Considering producer Irwin Allen eagerly attached his moniker to some of the worst movies ever made, including The Swarm (1978), Beyond the Poseidon Adventure (1979), and When Time Ran Out... (1980), that he would actually have his name removed from the credits of The Amazing Captain Nemo (1978) is a pretty good indicator of just how bad this mind-blowing atrocity is.
It was made for TV as The Return of Captain Nemo and originally shown in the United States as three 50-minute episodes, but released theatrically overseas in a 102-minute widescreen version, which is what this is. Sadly, it doesn't fall in the so-bad-it's-good category and thus is for Irwin Allen masochists only. I remember tuning out after the first half-hour or so back in '78 and, as alarmingly terrible as it is, I'm grateful to the Warner Bros. Archive Collection for the chance to see the whole awful shebang, and in a nice transfer to boot.
The film opens with naked exposition: mad genius Professor Waldo Cunningham (Burgess Meredith), who dresses like a high school algebra teacher, puts in a video conference call to the U.S. President from aboard his high-tech submarine. (The Raven is manned by androids, played by extras in diving suits spray-painted gold. These may very well be hand-me-downs from Lost in Space.) Threatening to destroy Washington with a "new-klee-ahhhr" missile, as he puts it, Cunningham demands a billion dollars in gold bullion delivered in one week's time.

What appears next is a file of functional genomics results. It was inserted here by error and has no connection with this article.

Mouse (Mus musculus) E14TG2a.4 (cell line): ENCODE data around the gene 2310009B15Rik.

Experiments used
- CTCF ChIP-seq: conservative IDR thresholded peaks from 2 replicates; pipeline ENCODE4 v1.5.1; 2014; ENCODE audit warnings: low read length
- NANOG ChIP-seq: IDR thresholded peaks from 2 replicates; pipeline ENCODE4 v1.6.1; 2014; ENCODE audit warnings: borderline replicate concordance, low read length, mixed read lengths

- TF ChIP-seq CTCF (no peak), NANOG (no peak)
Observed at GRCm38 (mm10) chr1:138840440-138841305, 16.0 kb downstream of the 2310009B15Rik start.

Meanwhile, Navy Intelligence agents Tom Franklin (Tom Hallick) and Jim Porter (Burr DeBenning) are diving as part of routine war games when they stumble upon the Nautilus, the fabled 19th century submarine of Jules Verne's famed novel. Moreover, inside they find Captain Nemo himself (José Ferrer), perfectly preserved in a state of suspended animation. (Too) quickly emerging alive, well, and completely unfazed by the realization that he's been asleep for 100 years, Nemo immediately agrees to Tom and Jim's suggestion they head for San Francisco to give the sub a refitting. There intelligence officer Miller (Warren Stevens), leader of "an elite Naval group," talks Nemo and the boys into tracking down Cunningham before he can launch that nucleeahhhr missle of his.